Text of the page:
Vistara Becomes Third Full-Service Airline in India
Vistara, a joint venture between India’s Tata Sons and Singapore Airlines, has hopes to transform passengers’ air travel experience in the country, bringing the popular premium economy class back to the domestic airline market in India
A third full-service airline, Vistara, will now navigate India's fiercely competitive market. Vistara, as its Sanskrit name suggests, is banking on a limitless expanse in bridging demand between business and economy travellers.
A joint venture between India's Tata conglomerate and Singapore Airlines, Vistara is headquartered in New Delhi and will initially operate flights to Mumbai and Ahmedabad.
The airline brings the popular premium economy class back to the domestic airline market. Industry watchers feel that frequent flying mid-level professionals will be the most enticed by the various options available. Vistara is also hoping that its strong branding will justify the higher fares compared to its full-service competitors, Jet Airways and state-owned Air India.
Mr Gaurang Shah, vice-president of Geojit BNP Paribas Financial Services, said: "People who want to travel in comfort would definitely opt for it. The number of seats that will be available also in this particular category, I feel it is going to be very limited. We were dying to see a full-service carrier coming into effect and the entry of Vistara provides much relief for travellers on holiday or for professional reasons."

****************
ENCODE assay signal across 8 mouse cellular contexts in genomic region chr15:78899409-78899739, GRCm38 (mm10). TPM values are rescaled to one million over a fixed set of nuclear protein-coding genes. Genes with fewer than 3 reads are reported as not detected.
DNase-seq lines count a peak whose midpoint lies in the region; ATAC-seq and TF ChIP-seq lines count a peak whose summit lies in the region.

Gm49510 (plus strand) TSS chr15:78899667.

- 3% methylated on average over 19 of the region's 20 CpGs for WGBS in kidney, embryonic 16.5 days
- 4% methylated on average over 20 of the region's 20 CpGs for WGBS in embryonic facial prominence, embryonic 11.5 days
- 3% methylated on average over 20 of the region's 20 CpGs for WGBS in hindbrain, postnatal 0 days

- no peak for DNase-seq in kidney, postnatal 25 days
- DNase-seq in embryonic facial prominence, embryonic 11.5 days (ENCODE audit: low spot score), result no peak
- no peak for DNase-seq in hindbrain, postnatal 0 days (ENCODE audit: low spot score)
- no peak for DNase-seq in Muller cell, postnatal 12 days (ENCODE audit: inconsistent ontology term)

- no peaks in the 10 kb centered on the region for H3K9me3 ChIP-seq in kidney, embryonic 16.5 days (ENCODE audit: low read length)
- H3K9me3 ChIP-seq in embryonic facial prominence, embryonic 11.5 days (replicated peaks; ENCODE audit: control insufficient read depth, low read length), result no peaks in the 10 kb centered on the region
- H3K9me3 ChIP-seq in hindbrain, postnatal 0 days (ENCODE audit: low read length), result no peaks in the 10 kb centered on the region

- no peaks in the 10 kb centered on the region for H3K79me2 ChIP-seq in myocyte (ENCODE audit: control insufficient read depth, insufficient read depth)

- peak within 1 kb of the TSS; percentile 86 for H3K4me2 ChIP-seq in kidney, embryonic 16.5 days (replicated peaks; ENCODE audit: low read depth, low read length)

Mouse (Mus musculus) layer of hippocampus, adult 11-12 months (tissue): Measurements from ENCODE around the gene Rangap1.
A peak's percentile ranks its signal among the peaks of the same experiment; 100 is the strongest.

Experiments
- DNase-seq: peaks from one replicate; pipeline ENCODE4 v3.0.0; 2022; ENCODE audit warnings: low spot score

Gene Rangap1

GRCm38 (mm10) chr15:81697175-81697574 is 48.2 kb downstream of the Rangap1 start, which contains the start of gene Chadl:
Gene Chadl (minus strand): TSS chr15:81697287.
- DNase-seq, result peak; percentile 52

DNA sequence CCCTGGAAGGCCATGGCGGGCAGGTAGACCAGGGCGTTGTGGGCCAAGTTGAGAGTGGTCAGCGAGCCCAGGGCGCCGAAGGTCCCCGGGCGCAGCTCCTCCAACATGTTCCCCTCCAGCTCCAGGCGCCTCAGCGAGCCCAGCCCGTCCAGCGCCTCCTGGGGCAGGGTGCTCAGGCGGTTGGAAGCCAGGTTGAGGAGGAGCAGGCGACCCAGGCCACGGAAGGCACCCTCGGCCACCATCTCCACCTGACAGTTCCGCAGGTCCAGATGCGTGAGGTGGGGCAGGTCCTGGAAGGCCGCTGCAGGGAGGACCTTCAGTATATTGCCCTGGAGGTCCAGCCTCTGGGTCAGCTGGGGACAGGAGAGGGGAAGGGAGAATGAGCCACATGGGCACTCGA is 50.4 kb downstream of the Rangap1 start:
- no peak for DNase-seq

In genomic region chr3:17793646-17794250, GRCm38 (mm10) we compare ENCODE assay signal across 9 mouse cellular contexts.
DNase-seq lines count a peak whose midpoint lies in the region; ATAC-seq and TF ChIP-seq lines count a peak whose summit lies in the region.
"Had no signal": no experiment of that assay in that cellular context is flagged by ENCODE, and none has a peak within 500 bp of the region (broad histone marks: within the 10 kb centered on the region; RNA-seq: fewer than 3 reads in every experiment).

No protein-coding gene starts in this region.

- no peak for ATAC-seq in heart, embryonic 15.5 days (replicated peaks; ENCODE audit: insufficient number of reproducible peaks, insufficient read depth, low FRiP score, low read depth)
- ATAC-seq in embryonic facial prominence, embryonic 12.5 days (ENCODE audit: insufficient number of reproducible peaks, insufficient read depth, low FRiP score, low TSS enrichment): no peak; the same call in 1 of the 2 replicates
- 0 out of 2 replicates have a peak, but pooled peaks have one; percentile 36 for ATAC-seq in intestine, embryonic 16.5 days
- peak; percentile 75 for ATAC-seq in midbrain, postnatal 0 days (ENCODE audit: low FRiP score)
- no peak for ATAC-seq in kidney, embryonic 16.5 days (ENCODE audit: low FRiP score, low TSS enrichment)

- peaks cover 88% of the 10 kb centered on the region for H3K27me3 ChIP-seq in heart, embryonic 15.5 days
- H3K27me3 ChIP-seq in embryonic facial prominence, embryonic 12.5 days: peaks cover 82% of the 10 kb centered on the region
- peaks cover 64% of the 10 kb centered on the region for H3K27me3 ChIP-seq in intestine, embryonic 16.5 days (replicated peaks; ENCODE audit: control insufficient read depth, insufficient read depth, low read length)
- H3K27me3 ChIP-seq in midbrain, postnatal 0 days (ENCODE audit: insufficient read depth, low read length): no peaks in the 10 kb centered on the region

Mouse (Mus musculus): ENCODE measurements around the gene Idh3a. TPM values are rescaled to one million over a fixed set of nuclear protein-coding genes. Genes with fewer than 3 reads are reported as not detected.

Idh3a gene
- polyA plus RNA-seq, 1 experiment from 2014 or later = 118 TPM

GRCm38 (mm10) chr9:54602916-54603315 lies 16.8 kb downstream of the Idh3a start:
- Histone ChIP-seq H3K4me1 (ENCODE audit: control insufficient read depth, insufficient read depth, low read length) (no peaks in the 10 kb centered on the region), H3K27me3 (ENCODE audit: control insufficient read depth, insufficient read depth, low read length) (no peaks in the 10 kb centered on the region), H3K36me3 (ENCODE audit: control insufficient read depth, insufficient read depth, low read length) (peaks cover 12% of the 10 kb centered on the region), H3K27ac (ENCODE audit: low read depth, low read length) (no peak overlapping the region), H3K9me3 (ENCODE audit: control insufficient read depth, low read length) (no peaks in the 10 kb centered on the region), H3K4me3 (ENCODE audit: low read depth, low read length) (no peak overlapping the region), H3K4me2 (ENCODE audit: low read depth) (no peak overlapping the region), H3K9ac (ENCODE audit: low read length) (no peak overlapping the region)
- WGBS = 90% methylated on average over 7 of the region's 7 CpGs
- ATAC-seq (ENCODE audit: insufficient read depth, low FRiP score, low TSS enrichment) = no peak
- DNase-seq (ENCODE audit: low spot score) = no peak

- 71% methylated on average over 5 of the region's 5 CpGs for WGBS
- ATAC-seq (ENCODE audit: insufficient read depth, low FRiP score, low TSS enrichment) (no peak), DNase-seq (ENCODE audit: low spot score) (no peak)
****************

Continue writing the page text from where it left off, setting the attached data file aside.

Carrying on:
The airline, which promises a luxurious premium economy class, will operate 87 weekly flights to and from Delhi. It plans to scale up to 300 flights in four years' time. Experts, however, voice caution for Vistara's expansive plans. With high state taxes in India making jet fuel the costliest in Asia, keeping costs low on the back-end and ensuring prices are competitive will be fundamental to the airline's bottomline.
Mr Kanu Gohain, former director-general of civil aviation in India, said: "If a consumer gets a new ticket at a cheaper price then they will certainly go for that cheaper price, because no flight will be more than two-and-a-half hours."
This long-awaited joint venture between Tata and Singapore Airlines also plans to tap the international market if the Indian government permits it.
Tailwinds are in favour for the new entrant given the economic turnaround and lower oil prices. However, experts warn that the airline will have to put in significant effort in sustaining takers for its premium services as it seeks to create a niche in India's airline industry, which is largely dominated by budget carriers.